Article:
"If an agency does not clearly disclose the grounds upon which its decision is based, a court will be usurped of its power to review over questions of law. (Cites omitted). An opinion of an administrative body should set forth the basic findings of fact." Pearl, supra, at 840 (quoting L&N Railroad Company v. Commonwealth, Ky., 314 S.W.2d 940 (1958). The Commission’s findings of ultimate “facts” here are not sufficient, even if support could be found somewhere in the record to support them. The decisionmaker is obligated to make findings regarding those basic evidentiary facts on which the ultimate facts rest in order that the reviewing Court can determine both that the decisionmaker considered the entire record and that the basic facts support the ultimate facts so stated. The Court’s role is not to supply the basic facts or to presume them, nor can the project proponents rehabilitate the Commission’s recommendations post hoc. City of Beechwood Village v. Council of and City of St. Matthews, Ky., 574 S.W.2d 322, 325 (1978).

The lack of such findings requires that the decision be vacated and the matter remanded to the Commission in order to revisit the record and to provide evidentiary findings to support whatever might be the Commission’s “ultimate” findings and recommendations. For where, as here, the validity of an order of an administrative body depends on a determination of fact, the absence of findings of basic evidentiary facts is fatal to such an order. Energy Regulatory Commission v. Kentucky Power Co., Ky.App. 605 S.W.2d 46 (1980).


In their opening Brief, Plaintiffs argued that even if this Court were to find that the findings of the Commission sufficiently identified basic evidentiary facts on which their conclusions rested so as to allow for judicial review, the decision was yet arbitrary since the Commission failed to make statutorily required findings of compliance with several applicable provisions of the Comprehensive Plan. In response, Defendants suggest that Plaintiffs are attempting to reargue the merits of the case before this Court and to recast the appropriate review standards. Neither is correct.

Plaintiffs agree with Defendants that the standard for judicial review of agency action concerning findings of fact is whether the decision is supported by substantial evidence on the record taken as a whole. The Court is not to “substitute its own judgment as to the inferences to be drawn from the evidence,” Railroad Commission v. Chesapeake & Ohio Ry., Ky., 490 S.W.2d 763, 766 (1983), but is empowered to assure that in consideration of the record taken as a whole, substantial evidence exists.

Plaintiffs do disagree with the implication that on review, the findings of fact made by the agency must be upheld if there is any evidence to be found in the record, without consideration of the remainder of the record. “Substantial evidence” is a standard that presupposes that the trier of fact has weighed the evidence “on the record taken as a whole” and made a choice among evidentiary facts presented. As previously argued, as a matter of due process the findings must be sufficiently detailed with respect to evidentiary facts to enable the reviewing court to determine that the trier of fact (here the Commission) did consider and weigh the evidence, for even though there is great latitude given in the evaluation of the evidence, the findings must reflect that such an evaluation occurred and reflect what facts formed the basis of the conclusions of law. And where the decision is unsupported by “substantial, reliable and probative evidence found within the record as a whole[,]” it will not be upheld. Hocker v. Fisher, Ky. App., 590 S.W.2d 342, 344 (1979).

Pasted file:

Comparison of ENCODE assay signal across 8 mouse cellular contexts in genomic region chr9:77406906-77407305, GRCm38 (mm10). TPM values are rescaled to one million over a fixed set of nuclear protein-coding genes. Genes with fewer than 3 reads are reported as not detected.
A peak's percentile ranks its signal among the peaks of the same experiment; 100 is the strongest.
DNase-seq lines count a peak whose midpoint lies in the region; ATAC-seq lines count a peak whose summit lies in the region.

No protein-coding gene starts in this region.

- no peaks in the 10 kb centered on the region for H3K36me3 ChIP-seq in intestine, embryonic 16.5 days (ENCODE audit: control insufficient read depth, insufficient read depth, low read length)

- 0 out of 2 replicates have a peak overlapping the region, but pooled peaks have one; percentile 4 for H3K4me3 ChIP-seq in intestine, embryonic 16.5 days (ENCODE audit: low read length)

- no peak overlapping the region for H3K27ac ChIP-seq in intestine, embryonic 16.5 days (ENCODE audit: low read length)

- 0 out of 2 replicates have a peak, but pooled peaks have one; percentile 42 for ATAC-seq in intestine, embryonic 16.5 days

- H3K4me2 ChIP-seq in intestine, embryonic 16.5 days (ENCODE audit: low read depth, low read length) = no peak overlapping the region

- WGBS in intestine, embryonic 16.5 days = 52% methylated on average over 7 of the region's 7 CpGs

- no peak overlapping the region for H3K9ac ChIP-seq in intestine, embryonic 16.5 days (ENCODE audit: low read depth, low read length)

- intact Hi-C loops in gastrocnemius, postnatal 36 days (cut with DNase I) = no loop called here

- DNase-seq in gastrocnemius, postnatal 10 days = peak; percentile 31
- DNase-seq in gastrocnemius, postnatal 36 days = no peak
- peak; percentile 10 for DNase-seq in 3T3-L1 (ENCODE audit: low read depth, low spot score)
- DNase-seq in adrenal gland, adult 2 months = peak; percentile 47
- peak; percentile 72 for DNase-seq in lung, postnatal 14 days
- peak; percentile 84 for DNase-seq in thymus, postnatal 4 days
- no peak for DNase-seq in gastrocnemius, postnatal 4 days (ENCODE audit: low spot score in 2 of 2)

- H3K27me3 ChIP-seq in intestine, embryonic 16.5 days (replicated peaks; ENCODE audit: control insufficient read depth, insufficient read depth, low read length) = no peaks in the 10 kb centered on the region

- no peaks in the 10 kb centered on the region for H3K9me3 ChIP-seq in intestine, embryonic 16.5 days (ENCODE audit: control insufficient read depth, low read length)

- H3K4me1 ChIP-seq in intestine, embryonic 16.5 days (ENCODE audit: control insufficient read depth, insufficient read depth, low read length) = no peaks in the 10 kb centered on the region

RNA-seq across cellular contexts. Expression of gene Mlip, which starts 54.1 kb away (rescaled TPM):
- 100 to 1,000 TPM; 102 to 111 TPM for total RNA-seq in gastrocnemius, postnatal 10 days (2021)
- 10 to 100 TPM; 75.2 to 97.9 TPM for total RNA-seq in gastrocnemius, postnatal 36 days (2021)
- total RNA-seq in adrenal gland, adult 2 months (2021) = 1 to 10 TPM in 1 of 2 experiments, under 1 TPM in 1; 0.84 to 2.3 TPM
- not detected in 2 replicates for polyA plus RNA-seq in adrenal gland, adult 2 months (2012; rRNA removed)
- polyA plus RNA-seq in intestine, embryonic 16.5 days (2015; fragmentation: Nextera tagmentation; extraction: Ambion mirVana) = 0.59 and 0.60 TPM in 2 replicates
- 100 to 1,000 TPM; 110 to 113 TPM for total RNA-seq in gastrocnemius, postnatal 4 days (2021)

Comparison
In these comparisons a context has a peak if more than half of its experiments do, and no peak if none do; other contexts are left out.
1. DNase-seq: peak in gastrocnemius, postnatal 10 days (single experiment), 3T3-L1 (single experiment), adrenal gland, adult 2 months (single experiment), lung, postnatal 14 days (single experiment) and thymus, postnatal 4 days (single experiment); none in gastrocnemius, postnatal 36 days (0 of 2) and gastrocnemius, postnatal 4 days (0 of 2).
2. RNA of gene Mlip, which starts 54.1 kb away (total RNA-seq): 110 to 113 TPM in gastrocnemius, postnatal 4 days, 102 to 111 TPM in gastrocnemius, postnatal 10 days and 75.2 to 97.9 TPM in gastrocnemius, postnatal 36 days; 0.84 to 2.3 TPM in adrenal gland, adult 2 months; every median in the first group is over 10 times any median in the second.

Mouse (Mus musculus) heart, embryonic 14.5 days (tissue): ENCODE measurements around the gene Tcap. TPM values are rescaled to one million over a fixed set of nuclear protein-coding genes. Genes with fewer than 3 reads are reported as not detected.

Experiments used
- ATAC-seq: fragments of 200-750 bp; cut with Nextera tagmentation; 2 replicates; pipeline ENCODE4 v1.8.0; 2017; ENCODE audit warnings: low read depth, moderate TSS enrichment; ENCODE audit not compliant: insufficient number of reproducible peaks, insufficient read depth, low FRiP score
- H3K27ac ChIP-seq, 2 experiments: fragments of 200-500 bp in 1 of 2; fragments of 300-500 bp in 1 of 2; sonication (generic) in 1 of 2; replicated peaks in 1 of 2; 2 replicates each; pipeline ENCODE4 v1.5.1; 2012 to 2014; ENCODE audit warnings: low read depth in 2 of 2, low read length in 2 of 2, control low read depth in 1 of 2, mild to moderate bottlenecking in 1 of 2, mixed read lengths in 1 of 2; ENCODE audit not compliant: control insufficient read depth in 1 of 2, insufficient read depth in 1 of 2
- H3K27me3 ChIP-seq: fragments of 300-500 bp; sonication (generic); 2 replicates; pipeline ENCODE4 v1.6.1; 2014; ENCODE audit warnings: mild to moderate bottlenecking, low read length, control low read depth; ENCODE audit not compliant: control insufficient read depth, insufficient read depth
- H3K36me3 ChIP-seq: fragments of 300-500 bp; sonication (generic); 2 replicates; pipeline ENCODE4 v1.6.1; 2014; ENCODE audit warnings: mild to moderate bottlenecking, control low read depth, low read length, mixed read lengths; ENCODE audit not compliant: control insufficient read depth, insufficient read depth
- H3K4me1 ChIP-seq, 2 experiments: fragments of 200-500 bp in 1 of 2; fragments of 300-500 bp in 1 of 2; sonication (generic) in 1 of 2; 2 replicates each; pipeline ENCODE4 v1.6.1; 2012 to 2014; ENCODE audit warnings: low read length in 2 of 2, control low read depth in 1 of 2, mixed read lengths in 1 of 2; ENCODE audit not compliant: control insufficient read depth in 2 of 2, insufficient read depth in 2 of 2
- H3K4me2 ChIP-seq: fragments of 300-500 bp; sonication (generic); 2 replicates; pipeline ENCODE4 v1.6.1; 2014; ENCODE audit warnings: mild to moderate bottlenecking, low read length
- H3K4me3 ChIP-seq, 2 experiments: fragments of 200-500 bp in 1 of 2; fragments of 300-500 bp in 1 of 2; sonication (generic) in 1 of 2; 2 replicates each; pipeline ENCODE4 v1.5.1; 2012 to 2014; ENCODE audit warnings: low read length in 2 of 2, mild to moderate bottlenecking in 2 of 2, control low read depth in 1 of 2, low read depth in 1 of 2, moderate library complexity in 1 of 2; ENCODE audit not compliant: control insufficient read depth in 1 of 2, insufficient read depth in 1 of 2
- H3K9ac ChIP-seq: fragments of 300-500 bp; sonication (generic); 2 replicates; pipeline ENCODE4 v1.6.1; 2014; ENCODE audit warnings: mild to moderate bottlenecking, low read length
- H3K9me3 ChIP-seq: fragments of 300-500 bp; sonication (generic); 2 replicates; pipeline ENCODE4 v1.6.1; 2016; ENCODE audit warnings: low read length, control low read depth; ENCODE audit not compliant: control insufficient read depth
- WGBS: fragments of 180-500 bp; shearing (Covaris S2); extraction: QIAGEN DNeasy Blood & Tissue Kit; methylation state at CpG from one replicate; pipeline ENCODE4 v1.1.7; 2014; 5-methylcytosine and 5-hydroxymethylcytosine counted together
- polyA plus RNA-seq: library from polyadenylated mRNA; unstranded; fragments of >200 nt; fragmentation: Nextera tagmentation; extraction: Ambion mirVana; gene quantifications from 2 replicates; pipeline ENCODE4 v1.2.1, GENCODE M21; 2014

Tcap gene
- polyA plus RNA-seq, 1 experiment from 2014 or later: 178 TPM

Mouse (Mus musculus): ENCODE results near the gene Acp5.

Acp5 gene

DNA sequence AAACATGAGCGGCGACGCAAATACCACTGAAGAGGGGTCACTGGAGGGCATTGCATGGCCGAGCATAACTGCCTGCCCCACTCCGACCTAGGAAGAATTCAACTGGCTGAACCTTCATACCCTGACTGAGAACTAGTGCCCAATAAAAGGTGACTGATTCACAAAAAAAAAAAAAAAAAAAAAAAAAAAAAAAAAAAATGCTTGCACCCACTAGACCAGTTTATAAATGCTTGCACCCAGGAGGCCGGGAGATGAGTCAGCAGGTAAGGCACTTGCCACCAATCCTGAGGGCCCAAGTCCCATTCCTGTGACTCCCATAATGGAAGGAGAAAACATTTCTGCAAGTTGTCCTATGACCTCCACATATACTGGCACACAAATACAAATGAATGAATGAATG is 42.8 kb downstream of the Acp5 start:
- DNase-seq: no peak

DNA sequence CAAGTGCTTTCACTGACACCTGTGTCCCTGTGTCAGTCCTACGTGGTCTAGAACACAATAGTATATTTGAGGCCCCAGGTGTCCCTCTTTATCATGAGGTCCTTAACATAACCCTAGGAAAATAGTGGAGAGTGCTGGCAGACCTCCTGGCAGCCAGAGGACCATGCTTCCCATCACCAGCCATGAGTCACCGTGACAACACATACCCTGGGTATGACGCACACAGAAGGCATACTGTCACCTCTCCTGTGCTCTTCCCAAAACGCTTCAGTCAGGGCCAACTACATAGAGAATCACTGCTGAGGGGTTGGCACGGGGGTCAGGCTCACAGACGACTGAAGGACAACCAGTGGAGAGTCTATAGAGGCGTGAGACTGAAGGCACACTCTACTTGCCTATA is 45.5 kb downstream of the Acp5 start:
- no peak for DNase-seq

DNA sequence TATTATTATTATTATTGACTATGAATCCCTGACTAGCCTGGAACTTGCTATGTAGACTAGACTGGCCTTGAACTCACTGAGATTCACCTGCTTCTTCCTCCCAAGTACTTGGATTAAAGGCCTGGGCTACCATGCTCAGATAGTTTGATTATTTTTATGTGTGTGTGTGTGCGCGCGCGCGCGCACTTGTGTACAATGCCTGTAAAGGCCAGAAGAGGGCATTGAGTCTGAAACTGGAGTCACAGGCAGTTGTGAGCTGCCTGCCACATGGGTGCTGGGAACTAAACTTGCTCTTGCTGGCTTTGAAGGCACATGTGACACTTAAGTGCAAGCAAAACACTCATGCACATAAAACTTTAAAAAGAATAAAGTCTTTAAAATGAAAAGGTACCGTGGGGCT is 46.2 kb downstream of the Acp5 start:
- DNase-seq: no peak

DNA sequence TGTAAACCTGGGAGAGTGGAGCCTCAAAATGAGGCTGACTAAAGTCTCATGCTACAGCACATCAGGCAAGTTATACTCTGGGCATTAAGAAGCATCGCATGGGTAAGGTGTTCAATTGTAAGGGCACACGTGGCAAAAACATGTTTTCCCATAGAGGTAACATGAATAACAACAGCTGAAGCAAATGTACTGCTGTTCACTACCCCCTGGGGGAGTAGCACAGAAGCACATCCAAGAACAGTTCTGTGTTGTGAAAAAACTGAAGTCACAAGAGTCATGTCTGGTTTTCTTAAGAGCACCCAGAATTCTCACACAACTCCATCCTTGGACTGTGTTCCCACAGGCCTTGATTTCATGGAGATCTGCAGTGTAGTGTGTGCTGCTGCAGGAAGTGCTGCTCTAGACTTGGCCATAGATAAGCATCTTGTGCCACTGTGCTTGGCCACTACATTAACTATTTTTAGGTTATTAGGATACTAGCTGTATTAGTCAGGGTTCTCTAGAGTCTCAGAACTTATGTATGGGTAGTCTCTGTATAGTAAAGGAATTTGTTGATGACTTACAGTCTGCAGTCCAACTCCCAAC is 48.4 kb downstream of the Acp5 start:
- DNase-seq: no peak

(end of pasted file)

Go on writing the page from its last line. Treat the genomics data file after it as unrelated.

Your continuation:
The inquiry into whether the agency has acted “arbitrarily” requires evaluation of whether the decision rests on substantial evidence in the record taken as a whole, adherence to procedural due process (including the making of specific findings of basic evidentiary facts) and satisfaction of the applicable requirements of the enabling statute. Unlike the deference accorded the agency in the weighing and selection of evidence, the interpretation and application of a statute by the agency is reviewed de novo by the court. Lindley v. Paducah Bank and Trust, Ky. App. 114 S.W.3d 259 (2003); Rogers v. Fiscal Court of Jefferson County, Ky.App. 48 S.W. 3d 28 (2001) If the ruling of the administrative agency is based on an incorrect view of the law, the reviewing court may substitute its judgment for that of the agency. Kentucky Board of Nursing v. Ward, Ky.App. 890 S.W.2d 641 (1994)

As noted earlier, the standards governing the amendment to a zoning map demand that the planning commission and legislative body make certain findings based on the record as a whole. The commission / legislative body must either find that the map amendment is “in agreement with the adopted comprehensive plan” or in the absence of such a finding must make a finding that either “the existing zoning classification given to the property is inappropriate and that the proposed zoning classification is appropriate”; or that “there have been major changes of an economic, physical, or social nature within the area involved which were not anticipated in the adopted comprehensive plan and which have substantially altered the basic character of such area.” KRS 100.213 (emphasis added).

In this case, the Commission committed clear error in concluding that the proposal was consistent with the adopted comprehensive plan, since it failed to analyze and make the required finding of compliance with certain applicable provisions of that plan. The findings of the Commission concerning whether the proposed rezoning was consistent with the Comprehensive Plan are contained in Clauses 19 through 38 of the Commissions decision. Rather than deconstructing each of the clauses, Appellants focused in their opening brief on those Guidelines where the Commission was most clearly erroneous.